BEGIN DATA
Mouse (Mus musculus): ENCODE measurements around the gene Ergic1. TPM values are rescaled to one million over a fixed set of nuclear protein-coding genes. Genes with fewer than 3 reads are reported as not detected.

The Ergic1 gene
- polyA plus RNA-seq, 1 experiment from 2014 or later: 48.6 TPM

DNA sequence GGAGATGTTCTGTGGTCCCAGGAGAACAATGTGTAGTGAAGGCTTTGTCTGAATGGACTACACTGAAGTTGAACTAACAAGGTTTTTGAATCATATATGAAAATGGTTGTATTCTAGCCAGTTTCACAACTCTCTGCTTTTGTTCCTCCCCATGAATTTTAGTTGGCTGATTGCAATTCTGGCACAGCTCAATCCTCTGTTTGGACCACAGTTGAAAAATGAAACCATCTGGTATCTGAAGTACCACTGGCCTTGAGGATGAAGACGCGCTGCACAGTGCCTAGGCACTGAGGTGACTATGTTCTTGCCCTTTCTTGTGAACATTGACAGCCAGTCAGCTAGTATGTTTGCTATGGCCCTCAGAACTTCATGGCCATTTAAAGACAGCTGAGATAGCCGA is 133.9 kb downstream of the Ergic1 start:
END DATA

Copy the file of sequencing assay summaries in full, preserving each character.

Mouse (Mus musculus): ENCODE measurements around the gene Ergic1. TPM values are rescaled to one million over a fixed set of nuclear protein-coding genes. Genes with fewer than 3 reads are reported as not detected.

The Ergic1 gene
- polyA plus RNA-seq, 1 experiment from 2014 or later: 48.6 TPM

DNA sequence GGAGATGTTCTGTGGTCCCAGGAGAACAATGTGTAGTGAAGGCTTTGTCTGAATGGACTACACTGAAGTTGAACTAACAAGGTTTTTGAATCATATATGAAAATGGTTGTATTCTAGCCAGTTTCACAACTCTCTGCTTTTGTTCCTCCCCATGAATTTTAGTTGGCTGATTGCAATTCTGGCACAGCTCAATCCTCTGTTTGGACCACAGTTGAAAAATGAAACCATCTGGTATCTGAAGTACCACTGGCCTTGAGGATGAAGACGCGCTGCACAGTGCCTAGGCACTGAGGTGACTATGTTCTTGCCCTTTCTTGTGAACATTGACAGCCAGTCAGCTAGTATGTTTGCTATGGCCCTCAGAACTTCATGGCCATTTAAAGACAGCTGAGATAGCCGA is 133.9 kb downstream of the Ergic1 start: